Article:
We can end hunger in America. The average community in the United States already possesses – and is likely already expending – enough resources to end hunger five times over, but likely is meeting only about one-fifth of the need because of how those resources are being mobilized and employed.

These facts are a result of a research study of hunger relief programs conducted in 1994-96 by Michigan State University, which became known as the Waste Not Want Not Project.

This research was prompted by a study of Michigan’s Kent County conducted in mid-1993 by the Heart of West Michigan United Way, which concluded that hunger was the area’s most pressing unmet need. Technically, hunger was tied with child abuse and neglect for the number one spot, but since significant aspects of that abuse and neglect included kids going hungry, hunger took the spotlight.

Hunger’s Reach

The United Way explained that research had not revealed starvation, but “had found hunger’s fingerprints everywhere.” It didn’t matter where they looked or what issue they looked into, hunger was always lurking in the shadows, having either caused or at least having exacerbated the problem. Problem pregnancies and the incidence of premature low birth-weight high-risk babies often linked back to poor prena- tal nutrition. Kids too listless or rest- less to pay attention to their lessons in school often tracked back to the fact that they were simply too hungry to care. In altogether too many classrooms school lunch was the only predictable food in many children’s lives.

Teens living in what is now known as “food insecurity” were much more likely to have health problems, get into trouble, use drugs or alcohol, drop out of school and attempt suicide than were teens who have reliable food access.

All age levels, if hungry, were more likely to commit crimes such as purse snatching, shoplifting, mugging, and breaking and entering in pursuit of food or the means to get food.

Women were more likely to engage in prostitution. Both sexes were more likely to experience health and mental health problems. Both were more likely to succumb to the temptations of drug and alcohol abuse in order to block out—at least temporarily—the pain, humiliation, fear and anger that comes from not having enough to eat or not being able to feed one’s family in the so-called “richest country in the world.”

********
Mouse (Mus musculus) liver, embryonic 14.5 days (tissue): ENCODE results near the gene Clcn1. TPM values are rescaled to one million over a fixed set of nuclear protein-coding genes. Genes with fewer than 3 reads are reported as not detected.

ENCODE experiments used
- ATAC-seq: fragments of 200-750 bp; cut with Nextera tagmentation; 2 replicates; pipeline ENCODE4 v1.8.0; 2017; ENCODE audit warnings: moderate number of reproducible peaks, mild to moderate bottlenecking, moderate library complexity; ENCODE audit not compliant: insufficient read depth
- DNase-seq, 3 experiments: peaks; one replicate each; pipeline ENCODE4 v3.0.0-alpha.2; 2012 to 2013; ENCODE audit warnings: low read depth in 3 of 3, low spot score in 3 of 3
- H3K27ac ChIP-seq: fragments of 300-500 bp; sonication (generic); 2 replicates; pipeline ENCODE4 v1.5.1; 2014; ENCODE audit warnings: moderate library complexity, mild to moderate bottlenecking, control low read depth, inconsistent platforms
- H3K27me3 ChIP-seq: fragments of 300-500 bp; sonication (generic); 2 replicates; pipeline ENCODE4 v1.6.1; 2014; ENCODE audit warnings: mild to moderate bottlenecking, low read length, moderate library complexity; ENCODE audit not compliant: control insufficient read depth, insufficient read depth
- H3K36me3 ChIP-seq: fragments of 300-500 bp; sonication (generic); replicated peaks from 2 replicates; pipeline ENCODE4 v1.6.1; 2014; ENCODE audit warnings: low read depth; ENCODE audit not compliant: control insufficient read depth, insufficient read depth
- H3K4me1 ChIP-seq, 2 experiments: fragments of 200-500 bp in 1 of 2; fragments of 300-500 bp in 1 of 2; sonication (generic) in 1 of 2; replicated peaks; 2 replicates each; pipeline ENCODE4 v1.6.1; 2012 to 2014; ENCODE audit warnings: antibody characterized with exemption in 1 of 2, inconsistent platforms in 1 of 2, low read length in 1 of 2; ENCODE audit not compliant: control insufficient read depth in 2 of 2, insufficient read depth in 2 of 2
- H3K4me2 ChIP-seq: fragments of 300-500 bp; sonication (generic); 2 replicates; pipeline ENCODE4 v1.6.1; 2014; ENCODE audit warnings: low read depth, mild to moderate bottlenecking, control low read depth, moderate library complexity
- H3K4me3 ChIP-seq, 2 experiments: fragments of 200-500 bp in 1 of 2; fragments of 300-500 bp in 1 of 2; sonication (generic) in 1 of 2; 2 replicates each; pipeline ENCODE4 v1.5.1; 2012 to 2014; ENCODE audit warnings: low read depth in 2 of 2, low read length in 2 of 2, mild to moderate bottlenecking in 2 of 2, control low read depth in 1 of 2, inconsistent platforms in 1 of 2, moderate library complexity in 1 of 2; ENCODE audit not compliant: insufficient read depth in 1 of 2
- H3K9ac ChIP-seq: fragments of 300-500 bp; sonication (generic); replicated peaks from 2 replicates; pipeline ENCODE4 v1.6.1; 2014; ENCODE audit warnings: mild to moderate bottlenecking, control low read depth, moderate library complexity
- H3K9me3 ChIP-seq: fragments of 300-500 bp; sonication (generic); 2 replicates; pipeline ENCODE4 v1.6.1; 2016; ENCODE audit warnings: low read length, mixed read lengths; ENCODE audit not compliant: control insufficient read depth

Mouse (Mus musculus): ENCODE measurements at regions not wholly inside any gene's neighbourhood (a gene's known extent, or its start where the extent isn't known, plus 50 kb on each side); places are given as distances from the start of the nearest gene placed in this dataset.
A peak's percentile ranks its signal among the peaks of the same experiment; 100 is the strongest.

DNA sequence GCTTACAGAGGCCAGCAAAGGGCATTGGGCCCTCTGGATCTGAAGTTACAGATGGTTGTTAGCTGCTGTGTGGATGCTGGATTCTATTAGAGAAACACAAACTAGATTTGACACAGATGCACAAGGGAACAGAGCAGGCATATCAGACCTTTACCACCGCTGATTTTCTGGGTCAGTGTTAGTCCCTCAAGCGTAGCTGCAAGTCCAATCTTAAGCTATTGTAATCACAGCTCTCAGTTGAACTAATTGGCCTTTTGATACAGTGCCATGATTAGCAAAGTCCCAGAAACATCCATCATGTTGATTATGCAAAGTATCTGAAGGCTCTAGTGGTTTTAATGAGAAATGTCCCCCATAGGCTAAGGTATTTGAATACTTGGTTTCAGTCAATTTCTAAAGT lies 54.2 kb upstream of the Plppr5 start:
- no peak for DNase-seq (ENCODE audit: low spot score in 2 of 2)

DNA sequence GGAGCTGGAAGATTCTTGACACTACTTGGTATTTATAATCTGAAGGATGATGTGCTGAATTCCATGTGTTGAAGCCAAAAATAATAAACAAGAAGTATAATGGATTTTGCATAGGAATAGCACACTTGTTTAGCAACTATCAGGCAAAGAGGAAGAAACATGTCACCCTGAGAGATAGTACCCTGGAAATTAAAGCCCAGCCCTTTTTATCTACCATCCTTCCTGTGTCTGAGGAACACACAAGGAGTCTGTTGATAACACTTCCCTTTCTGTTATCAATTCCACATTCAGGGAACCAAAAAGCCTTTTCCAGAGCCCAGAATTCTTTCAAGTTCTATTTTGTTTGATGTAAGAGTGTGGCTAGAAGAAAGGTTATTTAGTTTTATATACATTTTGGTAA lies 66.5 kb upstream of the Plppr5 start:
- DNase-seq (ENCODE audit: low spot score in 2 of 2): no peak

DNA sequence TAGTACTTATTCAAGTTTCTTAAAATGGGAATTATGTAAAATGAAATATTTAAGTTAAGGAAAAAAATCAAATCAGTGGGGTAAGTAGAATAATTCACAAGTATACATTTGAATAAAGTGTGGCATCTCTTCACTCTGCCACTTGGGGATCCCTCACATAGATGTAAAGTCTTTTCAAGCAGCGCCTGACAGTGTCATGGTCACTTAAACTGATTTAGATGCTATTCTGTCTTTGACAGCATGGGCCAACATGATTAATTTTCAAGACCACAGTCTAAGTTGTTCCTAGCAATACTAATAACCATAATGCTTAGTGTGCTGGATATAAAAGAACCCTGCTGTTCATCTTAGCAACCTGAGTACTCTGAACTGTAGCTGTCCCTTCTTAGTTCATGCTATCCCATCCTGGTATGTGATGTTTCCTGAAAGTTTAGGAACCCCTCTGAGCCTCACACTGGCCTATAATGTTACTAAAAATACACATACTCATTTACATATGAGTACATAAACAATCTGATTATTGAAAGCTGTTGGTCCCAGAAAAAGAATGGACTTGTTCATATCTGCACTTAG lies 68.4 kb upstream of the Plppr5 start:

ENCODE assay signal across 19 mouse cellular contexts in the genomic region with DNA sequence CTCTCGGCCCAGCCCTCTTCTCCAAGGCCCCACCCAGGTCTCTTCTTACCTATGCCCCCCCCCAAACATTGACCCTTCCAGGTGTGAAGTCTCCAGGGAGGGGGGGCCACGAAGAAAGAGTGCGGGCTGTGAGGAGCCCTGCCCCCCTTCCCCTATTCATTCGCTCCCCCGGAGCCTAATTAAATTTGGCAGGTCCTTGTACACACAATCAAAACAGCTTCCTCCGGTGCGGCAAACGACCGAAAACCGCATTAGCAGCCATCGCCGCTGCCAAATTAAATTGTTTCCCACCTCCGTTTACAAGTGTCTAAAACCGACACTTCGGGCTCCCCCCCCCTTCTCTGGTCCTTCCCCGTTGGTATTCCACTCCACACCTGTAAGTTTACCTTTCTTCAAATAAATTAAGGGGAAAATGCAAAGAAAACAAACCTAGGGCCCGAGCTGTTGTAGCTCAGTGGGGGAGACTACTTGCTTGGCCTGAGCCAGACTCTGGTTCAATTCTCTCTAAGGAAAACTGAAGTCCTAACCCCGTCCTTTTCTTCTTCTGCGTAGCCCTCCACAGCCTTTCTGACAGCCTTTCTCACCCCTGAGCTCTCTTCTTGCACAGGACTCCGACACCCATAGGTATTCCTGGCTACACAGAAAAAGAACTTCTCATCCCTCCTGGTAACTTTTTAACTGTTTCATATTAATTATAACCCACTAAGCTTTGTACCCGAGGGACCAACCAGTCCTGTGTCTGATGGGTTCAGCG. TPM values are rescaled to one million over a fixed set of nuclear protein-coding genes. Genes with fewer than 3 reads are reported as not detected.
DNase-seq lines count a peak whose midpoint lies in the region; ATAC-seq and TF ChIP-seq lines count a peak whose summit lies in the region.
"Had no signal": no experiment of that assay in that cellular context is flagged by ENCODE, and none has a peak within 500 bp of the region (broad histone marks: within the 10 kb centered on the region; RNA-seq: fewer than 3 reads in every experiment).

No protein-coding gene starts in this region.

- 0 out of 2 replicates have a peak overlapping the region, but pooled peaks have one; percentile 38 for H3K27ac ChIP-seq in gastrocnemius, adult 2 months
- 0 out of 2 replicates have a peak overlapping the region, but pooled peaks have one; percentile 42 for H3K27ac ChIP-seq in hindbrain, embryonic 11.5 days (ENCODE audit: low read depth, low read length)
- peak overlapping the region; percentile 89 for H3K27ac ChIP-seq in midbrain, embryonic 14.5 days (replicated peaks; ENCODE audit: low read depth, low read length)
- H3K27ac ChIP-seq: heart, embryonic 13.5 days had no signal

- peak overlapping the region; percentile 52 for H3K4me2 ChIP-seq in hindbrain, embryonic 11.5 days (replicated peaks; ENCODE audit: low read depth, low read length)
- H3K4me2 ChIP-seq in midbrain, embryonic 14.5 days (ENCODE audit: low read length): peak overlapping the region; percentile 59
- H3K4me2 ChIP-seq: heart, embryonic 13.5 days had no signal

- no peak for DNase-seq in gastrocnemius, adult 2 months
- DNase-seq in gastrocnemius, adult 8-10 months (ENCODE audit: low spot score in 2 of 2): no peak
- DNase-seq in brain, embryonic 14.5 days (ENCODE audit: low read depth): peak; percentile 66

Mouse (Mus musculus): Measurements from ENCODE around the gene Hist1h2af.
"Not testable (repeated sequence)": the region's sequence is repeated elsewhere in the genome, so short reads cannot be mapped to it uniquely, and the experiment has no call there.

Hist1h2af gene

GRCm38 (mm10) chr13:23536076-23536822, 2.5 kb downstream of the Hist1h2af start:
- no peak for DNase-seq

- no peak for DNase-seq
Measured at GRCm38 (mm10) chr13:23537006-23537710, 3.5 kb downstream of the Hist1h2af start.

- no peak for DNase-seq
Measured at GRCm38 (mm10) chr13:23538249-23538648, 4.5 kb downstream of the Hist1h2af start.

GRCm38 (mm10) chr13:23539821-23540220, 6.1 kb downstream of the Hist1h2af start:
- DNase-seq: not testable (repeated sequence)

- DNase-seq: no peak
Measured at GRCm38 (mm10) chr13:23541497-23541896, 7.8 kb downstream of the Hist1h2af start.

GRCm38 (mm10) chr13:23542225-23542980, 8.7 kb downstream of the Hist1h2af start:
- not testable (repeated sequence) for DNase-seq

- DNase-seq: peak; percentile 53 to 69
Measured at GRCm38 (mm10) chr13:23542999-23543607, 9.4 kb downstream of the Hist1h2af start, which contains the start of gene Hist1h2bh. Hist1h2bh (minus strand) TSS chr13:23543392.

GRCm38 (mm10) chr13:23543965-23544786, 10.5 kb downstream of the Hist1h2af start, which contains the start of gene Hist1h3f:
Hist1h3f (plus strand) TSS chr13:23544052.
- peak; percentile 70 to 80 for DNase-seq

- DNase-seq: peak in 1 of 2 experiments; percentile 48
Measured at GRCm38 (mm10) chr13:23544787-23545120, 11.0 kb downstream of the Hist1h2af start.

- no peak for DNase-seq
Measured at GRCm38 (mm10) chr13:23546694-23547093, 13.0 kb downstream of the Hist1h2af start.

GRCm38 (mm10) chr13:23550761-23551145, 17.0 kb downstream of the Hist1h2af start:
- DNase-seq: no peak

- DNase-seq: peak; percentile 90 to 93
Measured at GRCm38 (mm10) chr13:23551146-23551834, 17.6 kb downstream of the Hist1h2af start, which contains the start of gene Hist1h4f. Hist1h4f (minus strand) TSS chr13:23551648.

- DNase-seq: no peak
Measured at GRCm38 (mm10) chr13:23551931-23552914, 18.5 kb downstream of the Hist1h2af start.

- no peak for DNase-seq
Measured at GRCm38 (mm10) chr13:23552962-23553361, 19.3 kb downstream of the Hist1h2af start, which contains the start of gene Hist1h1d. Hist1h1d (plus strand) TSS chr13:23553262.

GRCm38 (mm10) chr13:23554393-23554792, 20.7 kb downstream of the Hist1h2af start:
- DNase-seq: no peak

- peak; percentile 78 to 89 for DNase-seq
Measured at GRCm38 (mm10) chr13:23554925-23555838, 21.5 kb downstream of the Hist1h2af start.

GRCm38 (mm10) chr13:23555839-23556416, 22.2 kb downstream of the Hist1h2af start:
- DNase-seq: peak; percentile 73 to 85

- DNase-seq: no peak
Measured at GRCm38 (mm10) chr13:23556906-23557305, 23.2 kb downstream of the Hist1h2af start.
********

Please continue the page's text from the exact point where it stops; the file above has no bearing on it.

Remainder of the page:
Child abuse and other domestic violence often tracked back to that same stress. People would be on edge from being hungry or from being worried about food, and some spark — a crying baby, a whining child or a resentful comment — would trigger violence with occasionally tragic results.

Senior citizens too often had to choose between having food and getting the medicine or medical care they needed, or between having food and heating their home.
Obviously ending hunger wouldn’t eliminate drug and alcohol use, prostitution, domestic violence, or any of the other problems, but hunger was such an evident and obvious cause or contributing factor in so many specific instances of all of them that it was the United Way’s conclusion that we simply had to eliminate hunger if we ever hoped to make our community the kind of place we want it to be.

The research

My agency, Second Harvest Gleaners Food Bank of West Michigan, Inc. (Now called Feeding America West Michigan Food Bank – ed.), is western Michigan’s regional nonprofit clearinghouse for donated food on its way from the food industry to churches and charity agencies that provide food aid to needy people. As fast as the agencies we served were drawing food from us, we were easily replacing that food with equal or better products. So we were genuinely at a loss as to what else we should be doing.
However, we began to suspect that there were some very widespread practices in the charity food distribution system that could be improved.

So we went back to the United Way with a request that they conduct or fund a thorough review of how the charity food system worked, with an emphasis on discovering how people in the charity food distribution network could work more efficiently and effectively. The result was a two year $264,000 Heart of West Michigan United Way grant to the food bank to enable us to contract with Michigan State University to conduct that research. We worked very closely with them, often doing parallel research in order to corroborate or test various findings, or pursuing our own lines of inquiry.